Dilemma: I have plenty of tents/swags but they are not light or compact, so it seems I’m in the market for yet another tent to add to my sizeable range. This has caused a little consternation from the better half, and I find myself stuck between wanting a budget option to keep Danielle happy that we didn’t spend a bundle; or rather opting for a solid, dependable and durable quality tent so I only have to weather the argument once. ?
In the end, I chose to pay once and get something good, and I’ve read good reviews of the Big Agnes Copper Spur HV UL2 Bikepack tent, which seems to be the same as their Copper Spur HV UL 2 but with a shorter pole-set and a handlebar-suitable carry sack. The guys at Backpacking Light in Lt. Bourke Street Melbourne sorted me out over the phone, and reassured me that if I wasn’t happy with the tent — I’m a bit nervous buying a tent sight unseen — I could return for a refund no worries. Now I’m just waiting on the mailman…
I can only fit in 5–6 days, mid-week, so as not to neglect family obligations. The planned route is about 200 kilometres, so I figure on riding an average of 50km a day for 4 days’ riding, plus travelling there and back (a few hours each way on the train). I have two camping preferences before I go: near Torrumbarry in a place I always camp at with some mates each year, and near Bailleau Lagoon (at the end of Young’s Road near Echuca) where I often camp with Danielle. Of course, the best part of the Murray is the abundance of camping everywhere, so I’m happy to be a bit flexible as well. 50 kilometres per day is nice easy riding, so I can stop often, enjoy the ride and have plenty of down time at camp.
As said above, at the end of my exam period (about mid-November) to mid-December (when the kids start school holidays) is my ideal window for getting in some river-time. Other considerations are bushfire alerts, which are becoming increasingly concerning every year, but to be honest I’m not too worried about given the proximity to towns and services, and the weather. Given the family obligations it looks increasingly likely that I will need to just head out regardless of rain, hail or shine.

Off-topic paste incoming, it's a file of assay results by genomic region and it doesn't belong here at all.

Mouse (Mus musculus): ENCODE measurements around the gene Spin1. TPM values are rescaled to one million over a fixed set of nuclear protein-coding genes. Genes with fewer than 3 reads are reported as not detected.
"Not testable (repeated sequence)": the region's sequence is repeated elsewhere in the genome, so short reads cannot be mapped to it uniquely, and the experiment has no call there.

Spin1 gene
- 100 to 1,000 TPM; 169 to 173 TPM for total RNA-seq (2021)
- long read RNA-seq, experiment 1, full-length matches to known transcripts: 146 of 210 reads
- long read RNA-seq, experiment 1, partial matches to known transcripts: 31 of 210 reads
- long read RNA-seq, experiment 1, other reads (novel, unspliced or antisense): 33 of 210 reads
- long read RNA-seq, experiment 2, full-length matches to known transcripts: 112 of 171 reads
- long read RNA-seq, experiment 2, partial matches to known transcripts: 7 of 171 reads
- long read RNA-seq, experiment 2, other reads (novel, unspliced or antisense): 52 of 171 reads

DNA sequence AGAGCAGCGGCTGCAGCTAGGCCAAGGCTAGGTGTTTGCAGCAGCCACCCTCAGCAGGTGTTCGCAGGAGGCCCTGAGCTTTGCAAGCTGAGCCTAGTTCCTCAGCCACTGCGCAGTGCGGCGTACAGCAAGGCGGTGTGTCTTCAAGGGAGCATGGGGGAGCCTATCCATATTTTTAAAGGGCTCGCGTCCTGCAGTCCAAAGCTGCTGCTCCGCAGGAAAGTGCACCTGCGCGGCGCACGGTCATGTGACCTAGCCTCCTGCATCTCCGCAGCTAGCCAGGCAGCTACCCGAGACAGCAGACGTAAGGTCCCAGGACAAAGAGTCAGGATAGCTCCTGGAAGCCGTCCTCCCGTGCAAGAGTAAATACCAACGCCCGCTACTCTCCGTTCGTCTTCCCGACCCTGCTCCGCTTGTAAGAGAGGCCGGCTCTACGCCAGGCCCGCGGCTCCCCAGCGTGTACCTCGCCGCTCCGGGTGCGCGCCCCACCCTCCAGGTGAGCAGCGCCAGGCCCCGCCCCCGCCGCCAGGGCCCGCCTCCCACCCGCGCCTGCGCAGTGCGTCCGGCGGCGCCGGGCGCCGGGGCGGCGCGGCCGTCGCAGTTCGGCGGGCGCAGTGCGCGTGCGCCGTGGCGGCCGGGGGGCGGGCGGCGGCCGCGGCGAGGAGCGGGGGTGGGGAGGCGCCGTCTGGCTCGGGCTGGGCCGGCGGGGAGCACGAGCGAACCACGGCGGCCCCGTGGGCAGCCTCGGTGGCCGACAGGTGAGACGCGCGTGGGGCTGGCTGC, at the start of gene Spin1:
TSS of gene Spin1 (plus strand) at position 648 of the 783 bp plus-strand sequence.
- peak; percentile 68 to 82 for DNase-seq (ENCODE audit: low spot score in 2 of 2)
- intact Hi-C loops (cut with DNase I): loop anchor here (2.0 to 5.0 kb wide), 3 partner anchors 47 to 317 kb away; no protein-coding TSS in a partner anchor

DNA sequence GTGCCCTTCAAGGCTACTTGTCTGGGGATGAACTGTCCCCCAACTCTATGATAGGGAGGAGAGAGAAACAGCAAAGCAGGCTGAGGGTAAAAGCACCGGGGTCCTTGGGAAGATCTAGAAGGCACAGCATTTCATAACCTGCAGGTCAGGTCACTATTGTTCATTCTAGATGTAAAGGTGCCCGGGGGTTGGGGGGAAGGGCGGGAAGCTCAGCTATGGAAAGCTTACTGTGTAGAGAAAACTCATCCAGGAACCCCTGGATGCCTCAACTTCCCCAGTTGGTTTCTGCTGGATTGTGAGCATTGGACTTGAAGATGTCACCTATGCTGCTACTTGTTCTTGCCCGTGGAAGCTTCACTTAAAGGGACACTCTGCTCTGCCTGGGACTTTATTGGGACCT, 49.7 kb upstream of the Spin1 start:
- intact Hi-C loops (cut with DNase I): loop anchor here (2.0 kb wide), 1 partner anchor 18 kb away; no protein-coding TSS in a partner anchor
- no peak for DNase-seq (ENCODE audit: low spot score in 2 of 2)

My bike is brand new and in tip-top shape, so it’s really just tyres, some basic spares and working out how I’m going to “rig” the bike. I’ll have racks and panniers front and rear with my tent on the handlebars, and I’m hoping to squeeze on a few fun things such as a fishing rod, and strapping my solar panel to the rear rack.
I’ll then do a 30–40km dry run around Ballarat with gear attached just to make sure everything’s sweet before heading off.
Getting there and back
The plan at this stage is to catch a train from Melbourne to Swan Hill, and then from Echuca back to Melbourne, but of course I’m not sure what the COVID rules are and the info on V‑Line websites and such is not very clear. It’s easy to find out what you can and can’t do if travelling to or from Melbourne, but not via Melbourne. If I can’t manage a train journey there and back, I might have to retrace my journey back to Swan Hill and drive.
- Both banks of the Murray River are technically in New South Wales as the state has jurisdiction over the entire river. A fun little fact that gets a lot of Victorian fishermen in trouble each year when they buy Vic fishing licenses but are unwittingly fishing in New South Wales.